New Windsor Library Defeated

The New Windsor Library Initiative, which I adamantly supported, was unfortunately defeated.  After spending this month reflecting on the reasons for the loss, I ultimately attribute it to the following factors:

  1. Members of the community disagreed about the inherent value libraries offer to our community, especially to those who otherwise wouldn’t be able to afford access to the resources the library provides. Many ultimately decided that the elevated taxes would not result in a positive return on our community.
  2. Members of the community had a fundamental misunderstanding about the Library District, its boundaries, its relationship to other local municipal entities, and the way libraries are funded, both operationally and through facility expansion.
  3. Members of the community had confusion and misunderstanding about how the proposal came to be, how proposed funds would be allocated, and the previous attempts to solicit input and collaboration.
  4. Members of the community did not demonstrate an appreciation for present and anticipated growth, and its impact on current library capacity and their staffing – nor did they appreciate the future capacity planning with the proposed library, seeing it was something that was too large for the present time. I think we only need to look to our newly expanded recreation center to find out what happens when a community expands facilities with current demand in mind, where even mid-morning weekday classes are overfilled with attendees.

    …And finally

  5. Some opponents of the library measure were able to exploit the community’s lack of knowledge (especially for #2 and #3) and instead projected scandalous motives to explain issues that they did not understand. I found it most egregious that terms like “No Transparency” and “No Collaboration” were used when there were numerous public meetings and opportunities for input, as well as hundreds of pages of feasibility studies and proposals were available through the website. Rather than clarify their concerns, many simply used their lack of knowledge as justification for their distrust in our government institutions. While I do think it’s important for our society to be skeptical and scrutinous of our municipalities, many assigned nefarious motives for that which they did not understand, hiding behind their own ignorance.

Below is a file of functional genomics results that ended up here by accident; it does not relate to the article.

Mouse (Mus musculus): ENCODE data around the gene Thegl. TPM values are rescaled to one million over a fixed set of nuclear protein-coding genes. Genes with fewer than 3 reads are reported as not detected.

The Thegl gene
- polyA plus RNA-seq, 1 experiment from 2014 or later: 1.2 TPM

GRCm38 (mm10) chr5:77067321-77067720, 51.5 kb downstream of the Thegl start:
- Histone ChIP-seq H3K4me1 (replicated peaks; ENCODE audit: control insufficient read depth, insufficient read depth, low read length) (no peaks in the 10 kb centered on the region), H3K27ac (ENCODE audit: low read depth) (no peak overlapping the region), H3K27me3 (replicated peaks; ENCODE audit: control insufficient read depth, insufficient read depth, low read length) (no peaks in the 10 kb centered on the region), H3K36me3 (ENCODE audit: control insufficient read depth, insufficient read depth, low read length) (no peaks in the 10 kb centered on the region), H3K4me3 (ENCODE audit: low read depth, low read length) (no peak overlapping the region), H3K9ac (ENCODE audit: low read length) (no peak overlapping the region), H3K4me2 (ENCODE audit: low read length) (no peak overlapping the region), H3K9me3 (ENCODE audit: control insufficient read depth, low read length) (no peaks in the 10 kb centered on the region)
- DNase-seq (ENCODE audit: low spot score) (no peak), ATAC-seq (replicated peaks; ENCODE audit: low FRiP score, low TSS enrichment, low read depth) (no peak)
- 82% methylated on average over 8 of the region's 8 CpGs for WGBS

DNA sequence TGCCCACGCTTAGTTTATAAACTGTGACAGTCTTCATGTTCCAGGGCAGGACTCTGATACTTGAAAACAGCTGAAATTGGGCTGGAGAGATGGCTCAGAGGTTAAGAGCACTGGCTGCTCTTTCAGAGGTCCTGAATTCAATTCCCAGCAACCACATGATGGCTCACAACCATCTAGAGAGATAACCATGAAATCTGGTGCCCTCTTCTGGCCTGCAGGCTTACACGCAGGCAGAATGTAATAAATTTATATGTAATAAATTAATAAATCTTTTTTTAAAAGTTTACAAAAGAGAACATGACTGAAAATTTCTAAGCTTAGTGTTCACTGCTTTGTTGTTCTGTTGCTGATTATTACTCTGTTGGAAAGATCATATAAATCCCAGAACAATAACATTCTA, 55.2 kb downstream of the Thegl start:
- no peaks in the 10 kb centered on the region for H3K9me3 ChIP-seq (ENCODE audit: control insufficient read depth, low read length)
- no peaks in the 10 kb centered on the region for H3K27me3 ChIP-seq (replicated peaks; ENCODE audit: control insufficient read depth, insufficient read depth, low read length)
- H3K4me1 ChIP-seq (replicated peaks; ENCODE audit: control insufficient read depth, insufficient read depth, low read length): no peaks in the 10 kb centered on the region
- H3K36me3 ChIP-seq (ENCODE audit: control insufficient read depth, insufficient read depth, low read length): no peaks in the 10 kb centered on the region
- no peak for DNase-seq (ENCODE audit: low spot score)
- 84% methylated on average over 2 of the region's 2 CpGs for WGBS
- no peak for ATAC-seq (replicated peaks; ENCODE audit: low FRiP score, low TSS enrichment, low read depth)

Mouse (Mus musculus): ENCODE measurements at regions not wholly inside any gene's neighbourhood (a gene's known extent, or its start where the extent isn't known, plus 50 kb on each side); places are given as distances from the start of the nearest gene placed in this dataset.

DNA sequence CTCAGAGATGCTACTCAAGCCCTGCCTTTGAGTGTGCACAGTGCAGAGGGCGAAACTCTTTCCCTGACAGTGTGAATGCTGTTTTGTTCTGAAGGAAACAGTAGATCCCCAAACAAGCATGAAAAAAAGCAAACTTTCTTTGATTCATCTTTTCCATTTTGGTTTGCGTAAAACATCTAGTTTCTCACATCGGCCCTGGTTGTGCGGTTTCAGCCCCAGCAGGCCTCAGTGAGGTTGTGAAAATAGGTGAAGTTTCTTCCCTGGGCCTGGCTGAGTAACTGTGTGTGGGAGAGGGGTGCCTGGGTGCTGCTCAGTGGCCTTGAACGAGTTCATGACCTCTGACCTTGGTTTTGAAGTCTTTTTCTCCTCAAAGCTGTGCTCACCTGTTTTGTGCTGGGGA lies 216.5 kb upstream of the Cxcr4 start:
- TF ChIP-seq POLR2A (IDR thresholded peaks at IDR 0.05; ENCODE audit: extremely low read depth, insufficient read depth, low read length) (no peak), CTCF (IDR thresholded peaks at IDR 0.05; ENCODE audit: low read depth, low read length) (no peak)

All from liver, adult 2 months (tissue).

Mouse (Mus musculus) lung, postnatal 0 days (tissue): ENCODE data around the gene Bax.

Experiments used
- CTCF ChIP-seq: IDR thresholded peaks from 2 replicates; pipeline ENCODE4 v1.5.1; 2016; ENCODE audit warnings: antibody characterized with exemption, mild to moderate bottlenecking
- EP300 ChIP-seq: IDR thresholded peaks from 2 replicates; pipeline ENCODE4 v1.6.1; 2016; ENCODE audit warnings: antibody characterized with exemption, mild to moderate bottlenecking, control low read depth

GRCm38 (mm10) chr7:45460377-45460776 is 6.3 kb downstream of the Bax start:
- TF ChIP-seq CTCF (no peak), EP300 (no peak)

Ultimately, I do think that our community needs to do a better job to improve issues #2-4, and hope that it can come through meaningful discussion, debate, and consensus towards what is best for our community. I do think there will always be those that fall into the #1 and #5 camps but hope that those can be diminished as we do attempt to improve #2-4. Perhaps it means more meetings and dedicated hearings. Having participated in two previous capital campaigns through my church, having an abundance of listening sessions and solicitation of input help quell concerns that many had. I would be very interested in doing my part to assist in any way I can, hoping that we can continue to provide a quality library that meets the needs of Windsor for generations to come.

This podcast blew my 16-year-old mind

You may know that I’m an avid Podcast listener, going on for ten years and am currently subscribed to 105 different shows. With as much as I listen, few episodes stick with me, but this one from The Slate’s Hit Parade went back in time and blew my formative teenage mind, leaving me to question whether the formation of my pop music appreciation is a complete sham.